I’ve always sought out, collected and fixated over Australian music, tv drama, film and art. As a child I was exposed to diverse genres of music, I was taping songs from the radio onto cassette, performing makeshift concerts and dance routines. Later, I obsessed over music programs like Countdown, Sounds, Rock Arena, Nightshift, Beatbox and (my favourite) Rock Around the World hosted by Basia Bonkowski. I accumulated and purchased vinyl and cds, which soon expanded to slinking into pub and club shows in the 80s absorbing a thrilling underground music movement. I was sold.

Now, my music career is 25 years old. It’s a mammoth part of my life. And through the industry I met the love of my life, my late husband and father of our children, Dean Turner. I don’t take any of it for granted.

Have you got any advice for people wanting to start a career in the industry?

Have a potent interest for music and be attracted to the strange. Make contacts and have initiative. Humility. Don’t be annoying. Target the area of the industry that interests you most. And if you are doing it for the money and glamour – find something else.

…if you are doing it for the money and glamour – find something else.

What issues/potential issues do you think the current Australian music industry face?

The music industry is frequently evolving. We are regularly adjusting to changes and new technologies. Often pondering improvements and new concepts.

Discovering authentic songwriters is challenging. There is so much white noise, anyone can record a song and put in on the internet.

Monetising the craft, income streams are dwindling. Our focus as a publisher is to ensure that music users do not undervalue copyrights.


If you were to change one thing about the Australian music industry, what would it be?

More outlets for Australian music on television and commercial radio. Higher content of new Australian music on commercial radio.

Encouraging and giving women opportunity to take an equal place. Women and men working together in senior positions. Statistically women are being paid less for doing the same job as men and statistically women hold very few high powered jobs in the music industry.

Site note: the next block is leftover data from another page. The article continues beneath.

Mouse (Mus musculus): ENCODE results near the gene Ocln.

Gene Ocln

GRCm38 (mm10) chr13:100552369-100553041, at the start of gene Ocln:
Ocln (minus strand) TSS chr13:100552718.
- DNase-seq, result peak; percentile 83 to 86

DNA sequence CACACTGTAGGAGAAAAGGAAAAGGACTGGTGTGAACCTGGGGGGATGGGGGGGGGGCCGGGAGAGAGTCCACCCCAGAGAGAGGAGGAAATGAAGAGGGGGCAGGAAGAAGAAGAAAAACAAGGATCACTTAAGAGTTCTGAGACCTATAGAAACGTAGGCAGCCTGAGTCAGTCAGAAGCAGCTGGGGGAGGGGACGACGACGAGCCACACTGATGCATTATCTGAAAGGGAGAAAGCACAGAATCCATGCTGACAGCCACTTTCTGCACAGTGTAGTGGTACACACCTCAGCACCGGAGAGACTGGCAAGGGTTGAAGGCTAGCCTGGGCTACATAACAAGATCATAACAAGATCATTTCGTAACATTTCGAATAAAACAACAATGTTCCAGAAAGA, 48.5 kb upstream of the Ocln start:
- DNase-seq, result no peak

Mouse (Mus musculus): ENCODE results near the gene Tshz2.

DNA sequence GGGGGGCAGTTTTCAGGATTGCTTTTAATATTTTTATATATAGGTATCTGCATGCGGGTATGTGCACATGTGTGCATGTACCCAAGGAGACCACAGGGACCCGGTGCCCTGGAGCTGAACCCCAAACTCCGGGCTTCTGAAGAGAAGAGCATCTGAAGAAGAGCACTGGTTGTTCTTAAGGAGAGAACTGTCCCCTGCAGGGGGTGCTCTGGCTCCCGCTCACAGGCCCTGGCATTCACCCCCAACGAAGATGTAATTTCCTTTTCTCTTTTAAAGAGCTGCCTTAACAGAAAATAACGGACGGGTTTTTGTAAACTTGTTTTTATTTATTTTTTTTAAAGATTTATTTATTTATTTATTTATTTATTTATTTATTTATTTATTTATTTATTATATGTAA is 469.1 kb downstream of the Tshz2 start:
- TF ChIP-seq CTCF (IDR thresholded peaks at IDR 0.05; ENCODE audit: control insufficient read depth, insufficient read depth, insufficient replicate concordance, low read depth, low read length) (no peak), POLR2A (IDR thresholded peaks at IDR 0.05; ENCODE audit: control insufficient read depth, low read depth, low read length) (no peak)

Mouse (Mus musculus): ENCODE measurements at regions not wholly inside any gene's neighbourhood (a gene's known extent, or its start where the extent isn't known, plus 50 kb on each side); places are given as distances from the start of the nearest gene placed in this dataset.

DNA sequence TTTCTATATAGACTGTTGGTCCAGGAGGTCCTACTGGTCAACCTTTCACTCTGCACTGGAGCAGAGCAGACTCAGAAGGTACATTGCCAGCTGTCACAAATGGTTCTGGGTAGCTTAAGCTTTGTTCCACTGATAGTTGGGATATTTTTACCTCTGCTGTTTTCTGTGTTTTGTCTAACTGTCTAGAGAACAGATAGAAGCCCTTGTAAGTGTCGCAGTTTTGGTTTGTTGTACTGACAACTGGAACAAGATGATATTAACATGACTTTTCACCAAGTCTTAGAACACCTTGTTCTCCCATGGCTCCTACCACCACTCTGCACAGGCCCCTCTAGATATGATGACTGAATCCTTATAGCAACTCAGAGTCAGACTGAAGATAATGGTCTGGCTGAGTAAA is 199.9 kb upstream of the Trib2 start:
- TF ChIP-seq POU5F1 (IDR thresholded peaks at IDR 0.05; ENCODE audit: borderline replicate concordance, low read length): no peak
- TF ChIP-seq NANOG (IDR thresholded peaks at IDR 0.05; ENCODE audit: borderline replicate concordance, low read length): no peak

Transform Melbourne community radio station Triple R to a national broadcaster. I can’t be without it.

What tips would you give an artist trying to succeed in Australia? Is there a certain route they should take?

Be dedicated to your craft. Harness a strong work ethic. It’s not a hobby, it’s a career. Write a lot of songs, write frequently, write really good songs. Be inventive, don’t compare your songs to artists in the charts and on radio. Play live and frequently rehearse. Be uncompromising and resilient. Respect the art and the business. Listen and make informed decisions. Integrate social media by way of soundcloud, facebook, bandcamp etc.

You don’t need to follow conventional songwriting rules. Be driven by art and emotion. Write captivating catchy melodies or songs that make us think and feel something and are extraordinary.

I respect a punk attitude in any style of music.

What does 2015 hold for you? Any exciting things that you can tell us about?

Every day is exciting here. Lots of brilliant new releases. Announcing the 3rd annual Mushroom Music Recording Grant mid-year.

Hosting a Writers’ Workshop at Bakehouse Studios.

Who are your role models in the industry whether they be international/Australian?

Women past and present in the Mushroom building. Special mentions…Elle McKay – MD White Label, Liz Rogers – Legal & Business Affairs Manager Mushroom Group, Bethany Jones – Head of Business Affairs/Producer Mushroom Pictures.

We support and respect each other, it’s why I’ve never left. Mushroom have employed women in management positions and higher for a long time.

Top 3 Artists to watch in 2015?
What’s your go-to Karaoke song?

Anything by Kate Bush providing I’ve consumed loads of sake.